A Second Court of Appeals Rules Against Hospitals in Medicare “Provider Tax” Case


Most states assess taxes against hospitals or other providers as a means of funding their Medicaid programs. The revenues generated by the taxes are used, with CMS’s approval, to fund Medicaid payments to various providers, and the federal government participates in these Medicaid payments by paying its share (called Federal Financial Participation). Many Medicare providers have then claimed those taxes on their Medicare cost reports, and, until recently, Medicare had been paying its share of those taxes. This practice was consistent with the general principle that taxes assessed against providers are allowable costs under Medicare, but the practice has faced harsh scrutiny by the courts.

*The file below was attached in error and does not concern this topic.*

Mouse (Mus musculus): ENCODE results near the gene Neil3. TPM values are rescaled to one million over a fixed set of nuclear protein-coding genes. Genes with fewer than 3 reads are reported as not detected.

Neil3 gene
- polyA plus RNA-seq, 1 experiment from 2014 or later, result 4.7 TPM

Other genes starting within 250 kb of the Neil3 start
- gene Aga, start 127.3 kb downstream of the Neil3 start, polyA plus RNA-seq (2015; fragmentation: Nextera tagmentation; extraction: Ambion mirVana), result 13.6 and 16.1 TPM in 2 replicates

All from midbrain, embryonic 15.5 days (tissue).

We previously reported on the Kindred decision, in which the U.S. Court of Appeals for the Eighth Circuit ruled that hospitals must offset amounts received from a voluntary hospital pool against the amount of the provider tax claimed for Medicare reimbursement. Now a second court of appeals decision again casts a shadow on this practice, by upholding another offset.

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